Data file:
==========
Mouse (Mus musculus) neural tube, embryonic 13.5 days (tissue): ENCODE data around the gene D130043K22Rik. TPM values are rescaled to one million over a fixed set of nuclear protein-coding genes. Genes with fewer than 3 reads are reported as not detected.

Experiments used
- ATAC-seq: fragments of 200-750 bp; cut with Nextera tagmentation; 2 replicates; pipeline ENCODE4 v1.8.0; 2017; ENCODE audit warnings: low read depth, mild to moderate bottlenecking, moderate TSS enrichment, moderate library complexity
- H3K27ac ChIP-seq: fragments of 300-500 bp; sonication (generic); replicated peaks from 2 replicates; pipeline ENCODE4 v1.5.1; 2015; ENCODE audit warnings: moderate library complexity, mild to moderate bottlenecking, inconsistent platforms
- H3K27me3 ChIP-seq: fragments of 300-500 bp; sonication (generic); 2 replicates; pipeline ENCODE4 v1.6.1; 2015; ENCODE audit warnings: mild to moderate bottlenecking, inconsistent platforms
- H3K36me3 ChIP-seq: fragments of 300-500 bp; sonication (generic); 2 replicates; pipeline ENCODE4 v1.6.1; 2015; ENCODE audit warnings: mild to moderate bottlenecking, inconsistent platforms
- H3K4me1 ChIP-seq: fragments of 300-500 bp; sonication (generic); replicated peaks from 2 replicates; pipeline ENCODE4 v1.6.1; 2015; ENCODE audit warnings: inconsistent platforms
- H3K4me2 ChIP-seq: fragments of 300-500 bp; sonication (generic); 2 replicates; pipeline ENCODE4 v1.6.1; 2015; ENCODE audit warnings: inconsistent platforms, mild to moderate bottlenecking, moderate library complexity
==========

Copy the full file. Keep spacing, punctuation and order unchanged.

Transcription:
Mouse (Mus musculus) neural tube, embryonic 13.5 days (tissue): ENCODE data around the gene D130043K22Rik. TPM values are rescaled to one million over a fixed set of nuclear protein-coding genes. Genes with fewer than 3 reads are reported as not detected.

Experiments used
- ATAC-seq: fragments of 200-750 bp; cut with Nextera tagmentation; 2 replicates; pipeline ENCODE4 v1.8.0; 2017; ENCODE audit warnings: low read depth, mild to moderate bottlenecking, moderate TSS enrichment, moderate library complexity
- H3K27ac ChIP-seq: fragments of 300-500 bp; sonication (generic); replicated peaks from 2 replicates; pipeline ENCODE4 v1.5.1; 2015; ENCODE audit warnings: moderate library complexity, mild to moderate bottlenecking, inconsistent platforms
- H3K27me3 ChIP-seq: fragments of 300-500 bp; sonication (generic); 2 replicates; pipeline ENCODE4 v1.6.1; 2015; ENCODE audit warnings: mild to moderate bottlenecking, inconsistent platforms
- H3K36me3 ChIP-seq: fragments of 300-500 bp; sonication (generic); 2 replicates; pipeline ENCODE4 v1.6.1; 2015; ENCODE audit warnings: mild to moderate bottlenecking, inconsistent platforms
- H3K4me1 ChIP-seq: fragments of 300-500 bp; sonication (generic); replicated peaks from 2 replicates; pipeline ENCODE4 v1.6.1; 2015; ENCODE audit warnings: inconsistent platforms
- H3K4me2 ChIP-seq: fragments of 300-500 bp; sonication (generic); 2 replicates; pipeline ENCODE4 v1.6.1; 2015; ENCODE audit warnings: inconsistent platforms, mild to moderate bottlenecking, moderate library complexity